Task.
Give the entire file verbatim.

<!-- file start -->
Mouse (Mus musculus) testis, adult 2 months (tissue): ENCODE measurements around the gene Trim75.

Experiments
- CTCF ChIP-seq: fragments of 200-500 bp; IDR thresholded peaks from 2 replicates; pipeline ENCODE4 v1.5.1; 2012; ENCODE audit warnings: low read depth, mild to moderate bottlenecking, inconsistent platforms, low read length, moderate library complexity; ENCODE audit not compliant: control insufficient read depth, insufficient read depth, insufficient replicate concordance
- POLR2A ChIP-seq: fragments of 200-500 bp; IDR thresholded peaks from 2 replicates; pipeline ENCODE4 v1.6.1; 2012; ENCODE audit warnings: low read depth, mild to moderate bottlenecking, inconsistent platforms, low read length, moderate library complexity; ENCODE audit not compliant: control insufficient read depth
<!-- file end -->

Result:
Mouse (Mus musculus) testis, adult 2 months (tissue): ENCODE measurements around the gene Trim75.

Experiments
- CTCF ChIP-seq: fragments of 200-500 bp; IDR thresholded peaks from 2 replicates; pipeline ENCODE4 v1.5.1; 2012; ENCODE audit warnings: low read depth, mild to moderate bottlenecking, inconsistent platforms, low read length, moderate library complexity; ENCODE audit not compliant: control insufficient read depth, insufficient read depth, insufficient replicate concordance
- POLR2A ChIP-seq: fragments of 200-500 bp; IDR thresholded peaks from 2 replicates; pipeline ENCODE4 v1.6.1; 2012; ENCODE audit warnings: low read depth, mild to moderate bottlenecking, inconsistent platforms, low read length, moderate library complexity; ENCODE audit not compliant: control insufficient read depth